Anxiety disorders are also common among older people. However, research in this area is less compared to research undertaken in other mental disorders in older people, such as depression (Wetherell, Maser, & van Balkom, 2005). Of the anxiety disorders, phobic disorders and generalised anxiety disorder (GAD) are the two most common in older people (Beyer, 2004; Bryant et al., 2008; Rodda, Boyce, & Walker, 2008). There has been a certain amount of clinical interest in post-traumatic stress disorder (PTSD), because the survivors of the Second World War and the Holocaust are now well into old age. Moreover, Vietnam Veterans are also approaching old age with well-documented high levels of psychopathology (Owens, Baker, Kasckow, Ciesla, & Mohamed, 2005) that can also have serious effects on the mental health of family members (Galovskia & Lyons, 2003). Prevalence data on PTSD, however, are very limited (Sadavoy, 1997). American studies of Holocaust survivors have found that up to 46% meet criteria for PTSD (Sadavoy, 1997). Weintraub and Ruskin (1999)’s review emphasises the similarities between PTSD in older and younger groups. Other authors have disputed this, and further research is required to establish how different the presentation of PTSD is in older adults from that in younger people.

A recent Australian study found that 11.6% of men and 8.6% of women aged over 65 reported re-experiencing symptoms associated with past events (DSM IV criteria), and concluded that quality of life may be significantly affected in this group (Creamer & Parslow, 2008). This study highlights some of the difficulties in the application of the DSM IV criteria to older adults.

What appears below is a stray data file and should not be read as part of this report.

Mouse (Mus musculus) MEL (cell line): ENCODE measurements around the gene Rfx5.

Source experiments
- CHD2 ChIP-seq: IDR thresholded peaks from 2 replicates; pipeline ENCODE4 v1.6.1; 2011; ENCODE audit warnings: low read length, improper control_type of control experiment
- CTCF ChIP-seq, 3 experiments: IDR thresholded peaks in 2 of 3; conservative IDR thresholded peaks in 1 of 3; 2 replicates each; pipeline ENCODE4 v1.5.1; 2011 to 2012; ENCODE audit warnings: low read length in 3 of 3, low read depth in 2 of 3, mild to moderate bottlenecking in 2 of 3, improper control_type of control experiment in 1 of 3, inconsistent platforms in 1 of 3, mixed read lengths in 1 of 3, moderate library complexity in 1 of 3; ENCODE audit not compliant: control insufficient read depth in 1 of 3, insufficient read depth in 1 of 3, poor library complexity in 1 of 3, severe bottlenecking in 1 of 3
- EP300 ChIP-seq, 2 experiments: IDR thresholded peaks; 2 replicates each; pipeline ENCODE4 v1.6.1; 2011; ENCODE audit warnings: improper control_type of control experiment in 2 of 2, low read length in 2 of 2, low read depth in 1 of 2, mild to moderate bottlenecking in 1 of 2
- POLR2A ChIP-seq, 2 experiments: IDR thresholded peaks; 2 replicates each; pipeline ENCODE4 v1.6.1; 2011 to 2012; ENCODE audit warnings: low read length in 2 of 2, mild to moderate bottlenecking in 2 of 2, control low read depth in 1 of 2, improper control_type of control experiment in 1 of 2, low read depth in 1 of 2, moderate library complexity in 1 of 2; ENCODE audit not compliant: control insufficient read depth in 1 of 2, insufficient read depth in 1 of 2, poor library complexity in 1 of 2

Research on interventions for older people with PTSD is very limited indeed. A recent review of assessment and treatment of PTSD in older combat veterans identified only five studies of psychotherapeutic intervention (Owens et al., 2005). All of these were case studies. A literature search carried out for this review did not identify any randomised controlled trials of psychological intervention for older people diagnosed with PTSD.

Comorbidity of depression and anxiety disorders is highly prevalent (Beekman et al., 2000). A community-based study in the Netherlands found 47.5% of older people with major depressive disorders also met criteria for anxiety disorders, whereas 26.1% of those with anxiety disorders also met criteria for major depressive disorders (Beekman et al., 2000). Mixed anxiety and depressive disorders (where symptoms of both anxiety and depression do not reach diagnostic criteria for either disorder) also frequently occur in older people (Chiu et al., 2008; Rodda et al., 2008). Older people with depression have a 35% lifetime and 23% current prevalence of a co-morbid anxiety disorder (Beyer, 2004). Furthermore, when anxiety symptoms first occur in a person over 60 years of age with no history of anxiety, it generally suggests underlying depression (Baldwin, 2008; Chiu et al., 2008). Indeed, it is quite uncommon that people develop late-onset anxiety disorders for the first time in later life (Chiu et al., 2008), although there are researchers who disagree with this (Wetherell, Maser et al., 2005). Older people with co-morbid depression and anxiety typically have more severe depressive symptoms, an increased likelihood of suicide ideation, lower social functioning (Beyer, 2004; Rodda et al., 2008) and poorer outcome (Schoevers, Beekman, Deeg, Jonker, & van Tilburg, 2003)…..

The 2007 National Survey of Mental Health and Wellbeing found that the 12-month prevalence for depression and anxiety was 2% and 5%, respectively for older people living in private dwellings (Australian Bureau of beyondblue depression in older age: a scoping study. Final Report - National Ageing Research Institute (NARI), September 2009 - 13 - Statistics, 2008). Another Australian study found that the prevalence of depression was 8.2% among a sample of 22,252 community-dwelling older people (Pirkis et al., 2009). However, the prevalence rate is much higher in residential aged care facilities and a recent Australian study found that 34.7% of aged care residents suffered from depression (Snowdon & Fleming, 2008).